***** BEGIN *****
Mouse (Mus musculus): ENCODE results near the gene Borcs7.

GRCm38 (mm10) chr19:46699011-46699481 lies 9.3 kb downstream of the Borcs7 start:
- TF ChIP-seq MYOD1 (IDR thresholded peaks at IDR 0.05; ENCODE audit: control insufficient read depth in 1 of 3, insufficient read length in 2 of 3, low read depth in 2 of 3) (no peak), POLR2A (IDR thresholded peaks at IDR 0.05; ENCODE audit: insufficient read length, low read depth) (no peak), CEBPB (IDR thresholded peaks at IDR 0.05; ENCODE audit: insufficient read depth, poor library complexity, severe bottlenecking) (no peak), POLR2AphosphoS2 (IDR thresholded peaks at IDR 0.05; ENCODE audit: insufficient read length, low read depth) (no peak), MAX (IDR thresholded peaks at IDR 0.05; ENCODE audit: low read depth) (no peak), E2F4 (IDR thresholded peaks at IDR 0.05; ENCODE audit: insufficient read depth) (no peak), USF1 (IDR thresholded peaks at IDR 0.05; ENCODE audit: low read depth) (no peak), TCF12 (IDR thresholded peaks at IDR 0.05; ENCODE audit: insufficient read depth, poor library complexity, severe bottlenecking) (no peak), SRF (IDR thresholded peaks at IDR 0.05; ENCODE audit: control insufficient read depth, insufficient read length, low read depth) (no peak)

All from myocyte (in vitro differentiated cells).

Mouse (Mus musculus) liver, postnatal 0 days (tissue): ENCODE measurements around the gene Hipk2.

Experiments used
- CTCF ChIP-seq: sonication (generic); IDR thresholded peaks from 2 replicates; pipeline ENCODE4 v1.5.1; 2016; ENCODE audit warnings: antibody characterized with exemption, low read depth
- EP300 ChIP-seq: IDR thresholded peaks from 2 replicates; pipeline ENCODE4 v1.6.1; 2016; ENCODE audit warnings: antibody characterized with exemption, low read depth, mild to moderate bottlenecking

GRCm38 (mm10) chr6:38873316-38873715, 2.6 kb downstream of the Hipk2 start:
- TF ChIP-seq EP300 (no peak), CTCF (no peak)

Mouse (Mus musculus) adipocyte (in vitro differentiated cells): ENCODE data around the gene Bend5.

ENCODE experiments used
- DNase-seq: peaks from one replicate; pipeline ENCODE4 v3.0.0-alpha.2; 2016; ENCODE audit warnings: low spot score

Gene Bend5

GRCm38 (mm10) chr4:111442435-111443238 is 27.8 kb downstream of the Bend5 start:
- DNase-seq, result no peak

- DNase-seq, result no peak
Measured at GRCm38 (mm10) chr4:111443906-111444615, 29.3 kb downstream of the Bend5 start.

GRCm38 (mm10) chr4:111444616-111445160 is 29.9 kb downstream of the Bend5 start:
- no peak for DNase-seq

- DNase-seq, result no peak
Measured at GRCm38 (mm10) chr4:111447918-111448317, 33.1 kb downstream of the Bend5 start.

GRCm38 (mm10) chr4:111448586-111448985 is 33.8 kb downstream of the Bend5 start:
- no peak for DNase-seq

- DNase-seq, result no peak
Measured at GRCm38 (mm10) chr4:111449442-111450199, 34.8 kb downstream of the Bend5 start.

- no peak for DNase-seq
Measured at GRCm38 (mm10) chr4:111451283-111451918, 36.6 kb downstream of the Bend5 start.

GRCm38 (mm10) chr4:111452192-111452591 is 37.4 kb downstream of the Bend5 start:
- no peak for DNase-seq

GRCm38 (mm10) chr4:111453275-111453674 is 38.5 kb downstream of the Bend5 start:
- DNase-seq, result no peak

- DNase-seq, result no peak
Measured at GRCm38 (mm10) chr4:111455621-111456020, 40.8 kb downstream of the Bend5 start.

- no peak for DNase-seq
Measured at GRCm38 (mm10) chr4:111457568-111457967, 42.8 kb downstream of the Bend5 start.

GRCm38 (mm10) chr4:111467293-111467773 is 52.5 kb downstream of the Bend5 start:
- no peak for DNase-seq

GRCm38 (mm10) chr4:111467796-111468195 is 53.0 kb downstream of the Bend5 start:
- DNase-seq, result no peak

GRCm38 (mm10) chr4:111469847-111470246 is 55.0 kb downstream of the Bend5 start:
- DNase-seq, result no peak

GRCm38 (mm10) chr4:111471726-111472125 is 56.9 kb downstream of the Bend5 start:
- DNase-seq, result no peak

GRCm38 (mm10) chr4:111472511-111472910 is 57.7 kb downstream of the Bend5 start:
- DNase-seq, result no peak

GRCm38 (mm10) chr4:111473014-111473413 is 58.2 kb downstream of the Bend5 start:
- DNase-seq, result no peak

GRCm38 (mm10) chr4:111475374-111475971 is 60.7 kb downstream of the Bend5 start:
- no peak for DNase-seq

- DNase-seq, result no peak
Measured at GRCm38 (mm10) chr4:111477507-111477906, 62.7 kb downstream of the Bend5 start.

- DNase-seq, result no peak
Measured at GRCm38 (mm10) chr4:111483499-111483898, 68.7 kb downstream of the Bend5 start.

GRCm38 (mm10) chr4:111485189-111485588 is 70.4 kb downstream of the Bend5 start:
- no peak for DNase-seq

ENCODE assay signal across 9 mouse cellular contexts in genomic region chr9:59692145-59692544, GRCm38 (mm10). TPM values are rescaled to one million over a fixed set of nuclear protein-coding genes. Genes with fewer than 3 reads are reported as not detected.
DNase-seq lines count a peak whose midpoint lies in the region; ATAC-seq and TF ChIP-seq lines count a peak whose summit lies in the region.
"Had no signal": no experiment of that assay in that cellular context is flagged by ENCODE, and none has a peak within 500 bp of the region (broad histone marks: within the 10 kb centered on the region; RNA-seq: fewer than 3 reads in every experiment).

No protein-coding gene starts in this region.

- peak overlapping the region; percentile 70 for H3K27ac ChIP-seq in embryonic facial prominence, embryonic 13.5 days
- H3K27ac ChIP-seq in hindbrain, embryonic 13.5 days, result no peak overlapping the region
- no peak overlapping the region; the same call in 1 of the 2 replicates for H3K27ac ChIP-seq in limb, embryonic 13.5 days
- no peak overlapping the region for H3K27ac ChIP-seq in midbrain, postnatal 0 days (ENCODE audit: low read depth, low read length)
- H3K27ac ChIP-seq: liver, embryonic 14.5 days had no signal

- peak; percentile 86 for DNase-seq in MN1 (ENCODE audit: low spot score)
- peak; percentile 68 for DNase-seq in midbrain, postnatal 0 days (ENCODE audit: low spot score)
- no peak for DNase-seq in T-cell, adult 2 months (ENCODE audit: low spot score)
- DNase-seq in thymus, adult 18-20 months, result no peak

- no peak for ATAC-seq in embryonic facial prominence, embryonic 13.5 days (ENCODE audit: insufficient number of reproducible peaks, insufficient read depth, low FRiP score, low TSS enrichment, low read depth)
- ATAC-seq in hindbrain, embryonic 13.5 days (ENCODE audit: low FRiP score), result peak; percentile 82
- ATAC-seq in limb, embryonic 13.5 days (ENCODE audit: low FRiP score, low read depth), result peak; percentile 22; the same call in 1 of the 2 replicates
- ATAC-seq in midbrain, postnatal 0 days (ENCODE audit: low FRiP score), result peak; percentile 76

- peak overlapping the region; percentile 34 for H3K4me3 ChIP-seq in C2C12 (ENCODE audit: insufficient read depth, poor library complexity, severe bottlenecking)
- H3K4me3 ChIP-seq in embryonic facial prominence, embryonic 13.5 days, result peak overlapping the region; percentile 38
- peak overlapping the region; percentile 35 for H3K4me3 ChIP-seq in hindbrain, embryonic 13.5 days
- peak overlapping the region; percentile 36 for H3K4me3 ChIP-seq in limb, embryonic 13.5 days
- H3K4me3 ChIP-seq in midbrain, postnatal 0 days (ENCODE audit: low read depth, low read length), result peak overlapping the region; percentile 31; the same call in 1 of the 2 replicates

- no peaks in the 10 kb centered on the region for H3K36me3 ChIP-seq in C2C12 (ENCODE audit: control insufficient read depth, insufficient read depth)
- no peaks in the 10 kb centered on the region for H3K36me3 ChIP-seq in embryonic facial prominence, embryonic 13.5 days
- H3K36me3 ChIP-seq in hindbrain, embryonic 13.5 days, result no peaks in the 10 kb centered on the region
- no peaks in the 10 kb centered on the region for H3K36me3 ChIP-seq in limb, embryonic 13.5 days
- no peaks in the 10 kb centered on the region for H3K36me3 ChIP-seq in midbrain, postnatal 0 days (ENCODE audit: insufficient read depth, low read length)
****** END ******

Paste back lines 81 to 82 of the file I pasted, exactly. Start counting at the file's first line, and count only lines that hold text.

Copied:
- H3K36me3 ChIP-seq in hindbrain, embryonic 13.5 days, result no peaks in the 10 kb centered on the region
- no peaks in the 10 kb centered on the region for H3K36me3 ChIP-seq in limb, embryonic 13.5 days